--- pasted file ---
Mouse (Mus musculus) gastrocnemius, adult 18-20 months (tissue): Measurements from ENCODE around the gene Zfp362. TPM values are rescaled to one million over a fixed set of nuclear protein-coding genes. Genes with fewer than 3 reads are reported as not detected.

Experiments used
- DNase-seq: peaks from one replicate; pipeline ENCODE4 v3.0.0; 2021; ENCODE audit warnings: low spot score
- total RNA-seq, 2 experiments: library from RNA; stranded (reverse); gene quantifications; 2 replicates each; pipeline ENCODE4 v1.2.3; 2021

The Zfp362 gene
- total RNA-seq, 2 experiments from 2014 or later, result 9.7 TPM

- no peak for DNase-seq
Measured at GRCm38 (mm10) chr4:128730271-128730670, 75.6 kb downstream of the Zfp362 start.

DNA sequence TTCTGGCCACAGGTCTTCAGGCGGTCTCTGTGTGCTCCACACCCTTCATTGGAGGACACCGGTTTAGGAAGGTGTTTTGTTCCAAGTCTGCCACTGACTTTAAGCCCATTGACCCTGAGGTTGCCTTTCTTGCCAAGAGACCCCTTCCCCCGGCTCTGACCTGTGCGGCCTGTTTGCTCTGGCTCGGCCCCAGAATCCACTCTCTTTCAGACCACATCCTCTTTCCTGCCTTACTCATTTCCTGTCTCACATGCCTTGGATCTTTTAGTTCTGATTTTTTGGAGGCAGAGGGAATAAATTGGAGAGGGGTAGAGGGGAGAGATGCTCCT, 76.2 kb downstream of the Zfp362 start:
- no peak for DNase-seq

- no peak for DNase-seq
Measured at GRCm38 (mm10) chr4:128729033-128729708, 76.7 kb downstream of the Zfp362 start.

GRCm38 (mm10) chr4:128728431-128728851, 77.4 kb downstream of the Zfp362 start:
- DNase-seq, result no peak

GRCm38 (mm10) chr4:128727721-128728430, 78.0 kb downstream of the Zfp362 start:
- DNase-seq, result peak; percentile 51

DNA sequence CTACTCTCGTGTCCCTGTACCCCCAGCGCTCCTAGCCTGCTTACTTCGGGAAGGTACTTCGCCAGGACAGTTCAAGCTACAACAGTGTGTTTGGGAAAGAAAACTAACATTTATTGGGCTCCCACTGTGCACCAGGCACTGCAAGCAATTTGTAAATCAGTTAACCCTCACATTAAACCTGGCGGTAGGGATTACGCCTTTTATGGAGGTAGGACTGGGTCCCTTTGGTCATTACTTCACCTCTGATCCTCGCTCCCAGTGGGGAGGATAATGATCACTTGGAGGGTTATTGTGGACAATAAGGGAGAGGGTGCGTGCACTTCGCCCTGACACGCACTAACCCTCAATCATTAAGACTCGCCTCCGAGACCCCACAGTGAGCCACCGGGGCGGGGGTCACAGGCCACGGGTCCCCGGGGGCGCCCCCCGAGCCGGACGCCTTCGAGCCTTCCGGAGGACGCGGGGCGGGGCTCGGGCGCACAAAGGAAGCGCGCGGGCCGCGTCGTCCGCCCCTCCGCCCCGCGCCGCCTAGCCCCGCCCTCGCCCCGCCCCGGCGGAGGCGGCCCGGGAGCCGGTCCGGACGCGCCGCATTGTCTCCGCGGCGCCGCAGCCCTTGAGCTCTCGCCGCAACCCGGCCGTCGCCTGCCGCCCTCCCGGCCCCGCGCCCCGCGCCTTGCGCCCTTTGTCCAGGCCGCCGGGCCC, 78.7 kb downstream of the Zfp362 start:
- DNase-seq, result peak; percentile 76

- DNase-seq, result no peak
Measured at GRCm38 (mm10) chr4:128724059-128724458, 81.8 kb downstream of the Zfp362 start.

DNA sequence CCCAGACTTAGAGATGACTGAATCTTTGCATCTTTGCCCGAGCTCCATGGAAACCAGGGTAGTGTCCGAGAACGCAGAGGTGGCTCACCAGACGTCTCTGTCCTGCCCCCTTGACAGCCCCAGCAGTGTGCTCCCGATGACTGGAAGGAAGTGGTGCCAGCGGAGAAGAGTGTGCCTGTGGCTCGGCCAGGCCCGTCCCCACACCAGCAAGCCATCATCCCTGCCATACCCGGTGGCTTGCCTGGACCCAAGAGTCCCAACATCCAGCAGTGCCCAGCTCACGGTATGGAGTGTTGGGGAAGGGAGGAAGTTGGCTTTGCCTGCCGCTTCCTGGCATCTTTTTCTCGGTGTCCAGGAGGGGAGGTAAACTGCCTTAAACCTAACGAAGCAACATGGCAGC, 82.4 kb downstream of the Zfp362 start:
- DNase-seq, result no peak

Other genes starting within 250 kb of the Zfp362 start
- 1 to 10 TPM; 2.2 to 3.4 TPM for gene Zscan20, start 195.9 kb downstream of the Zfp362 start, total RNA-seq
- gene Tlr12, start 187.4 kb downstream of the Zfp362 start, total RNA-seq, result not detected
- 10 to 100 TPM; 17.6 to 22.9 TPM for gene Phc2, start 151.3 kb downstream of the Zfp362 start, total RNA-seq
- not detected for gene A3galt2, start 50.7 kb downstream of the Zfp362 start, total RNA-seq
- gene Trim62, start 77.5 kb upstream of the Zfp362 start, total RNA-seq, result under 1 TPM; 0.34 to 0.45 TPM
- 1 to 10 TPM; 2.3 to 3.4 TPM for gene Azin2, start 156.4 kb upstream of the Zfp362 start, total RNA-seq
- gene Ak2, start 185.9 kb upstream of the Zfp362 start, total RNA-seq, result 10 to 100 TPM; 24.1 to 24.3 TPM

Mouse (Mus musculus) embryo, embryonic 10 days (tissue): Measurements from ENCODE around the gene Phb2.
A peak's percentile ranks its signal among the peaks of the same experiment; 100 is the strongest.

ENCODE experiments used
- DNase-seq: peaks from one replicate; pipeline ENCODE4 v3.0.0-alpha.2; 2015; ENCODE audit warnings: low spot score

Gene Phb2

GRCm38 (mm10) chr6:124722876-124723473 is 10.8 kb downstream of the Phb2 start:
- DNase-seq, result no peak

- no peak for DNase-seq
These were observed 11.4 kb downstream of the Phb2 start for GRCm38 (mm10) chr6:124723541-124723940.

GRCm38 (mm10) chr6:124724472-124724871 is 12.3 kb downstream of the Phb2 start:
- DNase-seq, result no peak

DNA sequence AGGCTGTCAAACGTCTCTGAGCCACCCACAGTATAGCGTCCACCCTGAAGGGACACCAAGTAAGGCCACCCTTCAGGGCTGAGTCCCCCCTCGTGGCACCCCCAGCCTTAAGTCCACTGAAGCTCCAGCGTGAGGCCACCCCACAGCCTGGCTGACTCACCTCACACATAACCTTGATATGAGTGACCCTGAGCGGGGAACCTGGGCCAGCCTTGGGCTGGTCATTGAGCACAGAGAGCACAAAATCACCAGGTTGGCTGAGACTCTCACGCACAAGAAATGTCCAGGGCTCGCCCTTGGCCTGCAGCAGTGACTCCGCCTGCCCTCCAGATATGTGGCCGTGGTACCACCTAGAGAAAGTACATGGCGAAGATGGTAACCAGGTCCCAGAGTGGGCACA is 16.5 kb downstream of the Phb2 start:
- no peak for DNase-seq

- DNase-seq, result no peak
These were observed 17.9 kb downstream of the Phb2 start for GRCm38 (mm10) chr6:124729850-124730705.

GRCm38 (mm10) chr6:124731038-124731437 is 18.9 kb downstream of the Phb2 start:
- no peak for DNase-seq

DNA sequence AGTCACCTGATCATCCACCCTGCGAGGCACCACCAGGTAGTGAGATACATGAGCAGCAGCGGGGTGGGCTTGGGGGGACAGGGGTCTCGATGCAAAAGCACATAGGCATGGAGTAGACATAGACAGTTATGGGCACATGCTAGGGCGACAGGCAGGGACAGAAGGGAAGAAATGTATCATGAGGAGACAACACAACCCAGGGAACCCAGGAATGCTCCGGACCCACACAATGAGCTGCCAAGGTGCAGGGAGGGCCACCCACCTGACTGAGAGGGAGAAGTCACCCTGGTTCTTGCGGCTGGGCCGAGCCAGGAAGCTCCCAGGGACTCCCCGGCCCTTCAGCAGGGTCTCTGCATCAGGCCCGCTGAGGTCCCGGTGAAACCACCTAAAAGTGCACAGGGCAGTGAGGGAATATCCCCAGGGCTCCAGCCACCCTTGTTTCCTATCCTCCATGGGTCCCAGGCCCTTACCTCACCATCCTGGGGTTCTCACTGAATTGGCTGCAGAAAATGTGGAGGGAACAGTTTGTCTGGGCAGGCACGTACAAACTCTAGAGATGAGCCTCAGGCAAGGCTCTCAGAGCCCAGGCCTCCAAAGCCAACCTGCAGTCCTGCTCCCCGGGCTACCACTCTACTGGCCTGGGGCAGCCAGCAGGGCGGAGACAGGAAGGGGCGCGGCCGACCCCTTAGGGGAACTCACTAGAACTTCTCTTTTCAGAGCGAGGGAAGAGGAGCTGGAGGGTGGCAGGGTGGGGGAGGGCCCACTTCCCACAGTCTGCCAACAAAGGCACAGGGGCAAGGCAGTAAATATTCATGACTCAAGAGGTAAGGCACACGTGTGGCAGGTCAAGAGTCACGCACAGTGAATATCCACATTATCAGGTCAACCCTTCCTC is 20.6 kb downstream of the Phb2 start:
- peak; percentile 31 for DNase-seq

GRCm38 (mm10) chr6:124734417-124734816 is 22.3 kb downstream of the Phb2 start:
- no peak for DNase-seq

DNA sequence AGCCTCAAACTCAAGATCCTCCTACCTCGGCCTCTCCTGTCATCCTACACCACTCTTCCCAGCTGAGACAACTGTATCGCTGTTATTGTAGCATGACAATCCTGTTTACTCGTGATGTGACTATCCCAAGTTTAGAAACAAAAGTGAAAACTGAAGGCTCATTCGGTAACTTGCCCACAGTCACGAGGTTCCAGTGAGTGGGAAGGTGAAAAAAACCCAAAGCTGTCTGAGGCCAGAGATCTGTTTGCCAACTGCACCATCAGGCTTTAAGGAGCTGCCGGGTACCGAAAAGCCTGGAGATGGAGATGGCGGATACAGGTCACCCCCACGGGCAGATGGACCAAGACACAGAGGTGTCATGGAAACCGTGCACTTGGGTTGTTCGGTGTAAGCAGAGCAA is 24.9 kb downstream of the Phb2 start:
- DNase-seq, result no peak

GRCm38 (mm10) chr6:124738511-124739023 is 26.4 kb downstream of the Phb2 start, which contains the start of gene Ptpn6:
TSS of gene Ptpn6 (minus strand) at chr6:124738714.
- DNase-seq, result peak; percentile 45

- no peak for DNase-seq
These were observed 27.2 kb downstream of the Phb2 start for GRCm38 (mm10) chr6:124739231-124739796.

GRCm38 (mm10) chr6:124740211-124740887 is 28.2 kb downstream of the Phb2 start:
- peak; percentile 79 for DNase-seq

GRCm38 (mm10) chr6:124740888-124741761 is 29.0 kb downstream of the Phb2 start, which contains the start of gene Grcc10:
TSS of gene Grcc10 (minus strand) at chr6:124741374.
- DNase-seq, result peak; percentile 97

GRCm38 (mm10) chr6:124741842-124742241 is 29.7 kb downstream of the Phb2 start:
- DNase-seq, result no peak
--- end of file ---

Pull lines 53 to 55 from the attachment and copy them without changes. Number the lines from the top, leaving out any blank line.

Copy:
- DNase-seq, result no peak

GRCm38 (mm10) chr6:124738511-124739023 is 26.4 kb downstream of the Phb2 start, which contains the start of gene Ptpn6:
TSS of gene Ptpn6 (minus strand) at chr6:124738714.